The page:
Later, George Freeth (who is known as “the first white man to master surfing”) helped to popularize surfing in California by showing off his surfing skills at Huntington Beach. This pushed surfing into the public eye, and it exploded in popularity.
The rise of surfing as a sport, along with the introduction of ‘surfer culture’ and an increasing presence in pop culture, pushed surfing’s popularity throughout the USA and beyond.
While this was happening, surfing was also spreading throughout the rest of the world. Surfing became a popular sport all across the world, with countries like New Zealand and Australia fostering their own cultures surrounding surfing.
Famous surfers, most notably legendary surfer Duke Kahanamoku, displayed their skills across the globe and helped cement surfing as the sport we all know and love.
So Who Actually Invented Surfing?
As you can see, there’s a lot of history when it comes to surfing that makes finding out its inventor practically impossible.
Without clear records and historical documents, the best answer is that it was most likely invented in Ancient Polynesia probably at least 1000 years ago; it may be far from a specific person or timeframe, but there aren’t any records stating who first had the idea to ride a board on the waves.
However, there is a fairly significant difference between the traditional, culturally and religiously significant act of surfing in Ancient Polynesia, and the extreme sport that we all know today.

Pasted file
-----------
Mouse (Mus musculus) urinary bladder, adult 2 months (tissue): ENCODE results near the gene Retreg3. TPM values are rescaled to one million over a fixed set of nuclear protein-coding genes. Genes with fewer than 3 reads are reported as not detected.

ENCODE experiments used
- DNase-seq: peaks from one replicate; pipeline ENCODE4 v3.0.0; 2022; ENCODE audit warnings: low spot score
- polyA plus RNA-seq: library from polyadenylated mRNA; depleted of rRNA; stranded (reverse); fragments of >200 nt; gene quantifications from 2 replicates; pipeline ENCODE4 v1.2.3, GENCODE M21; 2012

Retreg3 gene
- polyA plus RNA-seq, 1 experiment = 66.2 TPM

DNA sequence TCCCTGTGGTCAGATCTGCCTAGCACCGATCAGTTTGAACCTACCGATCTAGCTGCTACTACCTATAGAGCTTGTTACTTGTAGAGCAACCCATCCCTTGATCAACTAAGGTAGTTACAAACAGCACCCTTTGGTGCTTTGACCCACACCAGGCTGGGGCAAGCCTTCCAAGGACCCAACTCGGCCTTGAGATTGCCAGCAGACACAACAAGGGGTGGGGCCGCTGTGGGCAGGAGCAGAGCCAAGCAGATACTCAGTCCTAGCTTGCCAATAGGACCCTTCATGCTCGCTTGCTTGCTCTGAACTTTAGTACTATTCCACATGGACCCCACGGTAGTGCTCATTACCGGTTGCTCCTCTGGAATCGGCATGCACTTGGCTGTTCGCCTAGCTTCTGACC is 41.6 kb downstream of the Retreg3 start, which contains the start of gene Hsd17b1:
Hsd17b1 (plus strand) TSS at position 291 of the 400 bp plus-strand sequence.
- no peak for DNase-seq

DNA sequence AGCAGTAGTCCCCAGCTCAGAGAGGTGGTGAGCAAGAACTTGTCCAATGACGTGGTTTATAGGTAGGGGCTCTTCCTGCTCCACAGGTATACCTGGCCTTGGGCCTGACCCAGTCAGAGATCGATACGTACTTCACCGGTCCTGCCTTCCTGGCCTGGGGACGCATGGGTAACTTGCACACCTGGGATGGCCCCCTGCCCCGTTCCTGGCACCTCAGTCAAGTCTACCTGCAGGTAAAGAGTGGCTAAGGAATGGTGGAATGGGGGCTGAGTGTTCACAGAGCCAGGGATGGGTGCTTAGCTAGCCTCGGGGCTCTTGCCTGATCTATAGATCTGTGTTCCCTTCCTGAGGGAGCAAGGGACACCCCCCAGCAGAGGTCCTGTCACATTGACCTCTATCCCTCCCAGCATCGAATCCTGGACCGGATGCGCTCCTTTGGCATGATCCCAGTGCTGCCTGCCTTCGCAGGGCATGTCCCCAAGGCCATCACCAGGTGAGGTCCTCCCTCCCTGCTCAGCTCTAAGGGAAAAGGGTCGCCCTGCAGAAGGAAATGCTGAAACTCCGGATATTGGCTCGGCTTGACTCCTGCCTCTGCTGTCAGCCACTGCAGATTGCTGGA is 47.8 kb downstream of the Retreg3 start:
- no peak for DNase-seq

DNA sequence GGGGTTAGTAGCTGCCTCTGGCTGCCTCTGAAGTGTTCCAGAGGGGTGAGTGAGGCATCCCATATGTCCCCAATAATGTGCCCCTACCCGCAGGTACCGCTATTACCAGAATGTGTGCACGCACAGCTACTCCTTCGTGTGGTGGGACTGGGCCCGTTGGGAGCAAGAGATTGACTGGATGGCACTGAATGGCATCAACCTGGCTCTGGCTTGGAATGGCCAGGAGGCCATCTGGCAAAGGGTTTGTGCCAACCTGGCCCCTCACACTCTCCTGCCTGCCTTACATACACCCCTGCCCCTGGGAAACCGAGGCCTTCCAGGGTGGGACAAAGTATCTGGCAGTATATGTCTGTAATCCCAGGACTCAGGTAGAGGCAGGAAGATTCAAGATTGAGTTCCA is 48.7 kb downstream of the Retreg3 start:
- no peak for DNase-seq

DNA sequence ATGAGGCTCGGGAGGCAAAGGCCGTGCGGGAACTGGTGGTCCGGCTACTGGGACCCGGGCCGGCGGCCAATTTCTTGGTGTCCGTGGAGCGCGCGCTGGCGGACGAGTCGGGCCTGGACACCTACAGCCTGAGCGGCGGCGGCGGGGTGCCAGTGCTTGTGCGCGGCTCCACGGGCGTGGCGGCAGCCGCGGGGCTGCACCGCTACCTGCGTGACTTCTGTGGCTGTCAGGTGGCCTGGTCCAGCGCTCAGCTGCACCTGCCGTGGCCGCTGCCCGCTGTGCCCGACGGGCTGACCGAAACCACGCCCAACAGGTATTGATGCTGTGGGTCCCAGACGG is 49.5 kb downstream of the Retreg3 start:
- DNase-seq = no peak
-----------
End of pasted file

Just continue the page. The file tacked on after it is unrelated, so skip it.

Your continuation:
The suppression of native culture and pastimes during the colonization of Hawaii in the 1800s (and its eventual resurgence) had a big effect on how surfing was viewed and done, which can be enough to set modern surfing apart completely.
But even if you look at them as two separate concepts, it’s still fairly complicated to say who invented it!
While early international surfers like George Freeth helped to popularize the sport along the West Coast, his success was preceded by the Hawaiian princes surfing along the San Lorenzo River.
They, in turn, came after the local Hawaiians in Waikiki began teaching tourists how to surf. Again, there doesn’t seem to be one person who invented or popularized modern surfing.
With that said, however, Duke Kahanamoku stands tall as one of the most influential and famous surfers of all time, and his incredible skills pushed the sport into the global eye and helped to make surfing the sport we know today.
While there isn’t anyone we can credit as the inventor of surfing, The Duke definitely deserves the title of: “the father of modern surfing”.
Surfing is one of the most popular water sports (and sports in general) in the world today, and people all across the globe share their love for riding the waves.
While we might not know who exactly invented surfing, it’s clear that there were many influential figures in surfing history that helped to shape surfing into the sport as we know it today.
Whether you want to credit the Ancient Polynesians who first rode the waves or surfers like George Freeth and Duke Kahanamoku that brought the art of surfing to the world at large, we can all agree that the spirit lives on in everyone who loves to surf!